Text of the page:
Is It Legal For Me To Trap An Armadillo?

There are many things to consider when you are trying to deal with a pest animal, and certainly with the armadillo and its tendency of trying to burrow beneath building foundations, it is important to act quickly. Local regulations can vary when it comes to dealing with pest animals, but it is also important to note that the armadillo is not considered to be a native species, so most areas will allow the trapping of armadillos. However, not all legislation is the same, and depending on where you are in the country, the legality of your actions can vary depending on the type of trapping you use, and what you do with the armadillo after it has been caught.

Laws Regarding Trapping In Texas And Florida

Two states where it is important to consider what you can do with armadillos is Texas and Florida, as in the majority of counties in these states it is legal to trap the animal but you can't remove it or transport it at all. With the lack of lethal traps that really are able to kill an armadillo efficiently because of its hard carapace, this makes the trapping of armadillos a much less practical option for the homeowner.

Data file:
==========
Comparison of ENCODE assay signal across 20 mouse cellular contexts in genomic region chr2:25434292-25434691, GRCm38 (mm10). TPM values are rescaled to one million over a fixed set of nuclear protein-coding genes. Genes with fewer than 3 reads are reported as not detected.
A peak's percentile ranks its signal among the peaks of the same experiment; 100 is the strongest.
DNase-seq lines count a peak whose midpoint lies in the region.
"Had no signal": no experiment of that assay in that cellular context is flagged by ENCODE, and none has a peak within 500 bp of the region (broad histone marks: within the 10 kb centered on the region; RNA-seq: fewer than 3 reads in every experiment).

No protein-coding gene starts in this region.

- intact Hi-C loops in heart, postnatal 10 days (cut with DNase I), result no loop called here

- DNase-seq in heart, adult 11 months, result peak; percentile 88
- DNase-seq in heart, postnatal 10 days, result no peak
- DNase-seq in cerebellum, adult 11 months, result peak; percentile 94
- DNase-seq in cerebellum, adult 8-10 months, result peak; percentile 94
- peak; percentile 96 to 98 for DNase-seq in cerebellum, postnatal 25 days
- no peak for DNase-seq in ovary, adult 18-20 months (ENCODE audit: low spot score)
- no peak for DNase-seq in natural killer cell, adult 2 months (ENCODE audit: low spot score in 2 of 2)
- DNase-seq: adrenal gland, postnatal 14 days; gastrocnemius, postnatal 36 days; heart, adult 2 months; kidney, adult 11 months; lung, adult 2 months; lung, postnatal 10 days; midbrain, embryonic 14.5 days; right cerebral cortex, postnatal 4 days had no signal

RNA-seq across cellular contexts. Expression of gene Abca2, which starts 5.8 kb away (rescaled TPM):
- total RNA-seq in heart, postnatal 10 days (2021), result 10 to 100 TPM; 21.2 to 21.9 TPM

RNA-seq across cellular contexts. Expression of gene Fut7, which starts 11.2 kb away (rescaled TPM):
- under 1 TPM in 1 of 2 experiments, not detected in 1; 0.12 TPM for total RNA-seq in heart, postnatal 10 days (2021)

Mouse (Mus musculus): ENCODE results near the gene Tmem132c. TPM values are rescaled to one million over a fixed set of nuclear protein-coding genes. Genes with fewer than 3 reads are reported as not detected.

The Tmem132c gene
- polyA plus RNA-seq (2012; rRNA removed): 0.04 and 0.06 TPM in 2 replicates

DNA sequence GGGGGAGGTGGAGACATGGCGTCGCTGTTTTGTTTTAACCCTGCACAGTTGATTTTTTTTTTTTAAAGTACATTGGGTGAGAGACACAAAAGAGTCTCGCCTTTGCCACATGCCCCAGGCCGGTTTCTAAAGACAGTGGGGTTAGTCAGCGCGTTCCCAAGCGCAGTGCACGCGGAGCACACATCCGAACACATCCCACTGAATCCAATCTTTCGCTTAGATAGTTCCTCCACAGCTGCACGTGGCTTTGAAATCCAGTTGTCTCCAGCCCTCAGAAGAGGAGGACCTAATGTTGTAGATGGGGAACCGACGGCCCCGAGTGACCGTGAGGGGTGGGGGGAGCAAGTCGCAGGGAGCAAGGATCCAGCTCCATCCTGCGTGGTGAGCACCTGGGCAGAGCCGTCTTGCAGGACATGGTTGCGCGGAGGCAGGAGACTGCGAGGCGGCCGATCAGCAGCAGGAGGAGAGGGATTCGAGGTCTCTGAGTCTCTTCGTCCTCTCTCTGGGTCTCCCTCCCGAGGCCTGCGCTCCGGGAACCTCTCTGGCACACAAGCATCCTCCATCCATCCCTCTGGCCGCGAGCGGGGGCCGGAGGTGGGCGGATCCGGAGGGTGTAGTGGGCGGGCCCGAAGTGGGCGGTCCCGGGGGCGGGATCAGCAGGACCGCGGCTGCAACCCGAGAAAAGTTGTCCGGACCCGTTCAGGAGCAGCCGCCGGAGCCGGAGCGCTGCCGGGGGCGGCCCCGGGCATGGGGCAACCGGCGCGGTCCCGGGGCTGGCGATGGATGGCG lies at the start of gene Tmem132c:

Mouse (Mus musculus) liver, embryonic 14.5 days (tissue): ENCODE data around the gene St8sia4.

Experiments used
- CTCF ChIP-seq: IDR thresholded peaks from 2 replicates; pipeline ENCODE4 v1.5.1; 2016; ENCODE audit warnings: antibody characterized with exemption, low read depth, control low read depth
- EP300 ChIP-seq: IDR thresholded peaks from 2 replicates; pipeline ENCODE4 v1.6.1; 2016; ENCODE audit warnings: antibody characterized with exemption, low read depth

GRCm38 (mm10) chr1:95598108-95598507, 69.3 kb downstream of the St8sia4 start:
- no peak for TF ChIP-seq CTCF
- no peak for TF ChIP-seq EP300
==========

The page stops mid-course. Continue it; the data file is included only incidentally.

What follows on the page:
Checking Regulations In Other States

The most important thing to do is to check the regulations that are found in your home state, and to see what guidance they can offer as to whether or not you are actually able to trap armadillos. It is also worth noting that some counties or cities will only allow licensed professionals to trap armadillos, because they are an invasive species and in those areas legislators believe that euthanasia is the best way to deal with those animals.

Is It Legal To Relocate Armadillos?

While the laws about trapping vary throughout the country, you will also need to bear in mind what you are allowed to do with the animals once they have been trapped. Laws to keep invasive species in check and to prevent them from spreading further prohibit the transport of these creatures outside of the immediate area where the armadillo was caught. This is common in Texas and Florida, and is seen in many other counties where armadillos are a problem, but if this isn't legislated against, then relocating these gentle but frustrating creatures is a humane option that is often easier than killing the resilient animal.

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